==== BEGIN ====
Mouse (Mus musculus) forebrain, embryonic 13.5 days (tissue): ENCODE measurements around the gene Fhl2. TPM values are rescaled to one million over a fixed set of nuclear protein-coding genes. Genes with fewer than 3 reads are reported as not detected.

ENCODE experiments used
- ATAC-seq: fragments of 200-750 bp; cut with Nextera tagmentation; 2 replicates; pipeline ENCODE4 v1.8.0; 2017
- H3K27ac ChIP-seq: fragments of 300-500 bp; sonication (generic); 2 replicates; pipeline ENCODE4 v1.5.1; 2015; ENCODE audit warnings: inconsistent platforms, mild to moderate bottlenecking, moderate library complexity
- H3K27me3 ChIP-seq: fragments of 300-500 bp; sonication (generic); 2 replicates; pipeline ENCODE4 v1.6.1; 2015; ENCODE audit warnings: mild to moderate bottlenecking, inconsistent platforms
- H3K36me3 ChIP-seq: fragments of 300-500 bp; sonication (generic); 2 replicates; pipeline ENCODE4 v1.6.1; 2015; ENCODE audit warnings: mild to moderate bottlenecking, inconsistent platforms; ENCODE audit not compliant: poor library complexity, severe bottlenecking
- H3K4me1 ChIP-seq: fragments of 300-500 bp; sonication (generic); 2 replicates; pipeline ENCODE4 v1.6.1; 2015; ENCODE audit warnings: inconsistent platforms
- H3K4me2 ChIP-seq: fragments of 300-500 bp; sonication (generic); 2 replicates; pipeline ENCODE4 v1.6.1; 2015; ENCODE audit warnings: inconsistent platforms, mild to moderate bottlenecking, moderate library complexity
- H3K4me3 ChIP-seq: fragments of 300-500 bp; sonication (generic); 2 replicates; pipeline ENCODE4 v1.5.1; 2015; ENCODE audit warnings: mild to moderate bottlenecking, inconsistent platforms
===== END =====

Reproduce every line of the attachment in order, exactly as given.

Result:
Mouse (Mus musculus) forebrain, embryonic 13.5 days (tissue): ENCODE measurements around the gene Fhl2. TPM values are rescaled to one million over a fixed set of nuclear protein-coding genes. Genes with fewer than 3 reads are reported as not detected.

ENCODE experiments used
- ATAC-seq: fragments of 200-750 bp; cut with Nextera tagmentation; 2 replicates; pipeline ENCODE4 v1.8.0; 2017
- H3K27ac ChIP-seq: fragments of 300-500 bp; sonication (generic); 2 replicates; pipeline ENCODE4 v1.5.1; 2015; ENCODE audit warnings: inconsistent platforms, mild to moderate bottlenecking, moderate library complexity
- H3K27me3 ChIP-seq: fragments of 300-500 bp; sonication (generic); 2 replicates; pipeline ENCODE4 v1.6.1; 2015; ENCODE audit warnings: mild to moderate bottlenecking, inconsistent platforms
- H3K36me3 ChIP-seq: fragments of 300-500 bp; sonication (generic); 2 replicates; pipeline ENCODE4 v1.6.1; 2015; ENCODE audit warnings: mild to moderate bottlenecking, inconsistent platforms; ENCODE audit not compliant: poor library complexity, severe bottlenecking
- H3K4me1 ChIP-seq: fragments of 300-500 bp; sonication (generic); 2 replicates; pipeline ENCODE4 v1.6.1; 2015; ENCODE audit warnings: inconsistent platforms
- H3K4me2 ChIP-seq: fragments of 300-500 bp; sonication (generic); 2 replicates; pipeline ENCODE4 v1.6.1; 2015; ENCODE audit warnings: inconsistent platforms, mild to moderate bottlenecking, moderate library complexity
- H3K4me3 ChIP-seq: fragments of 300-500 bp; sonication (generic); 2 replicates; pipeline ENCODE4 v1.5.1; 2015; ENCODE audit warnings: mild to moderate bottlenecking, inconsistent platforms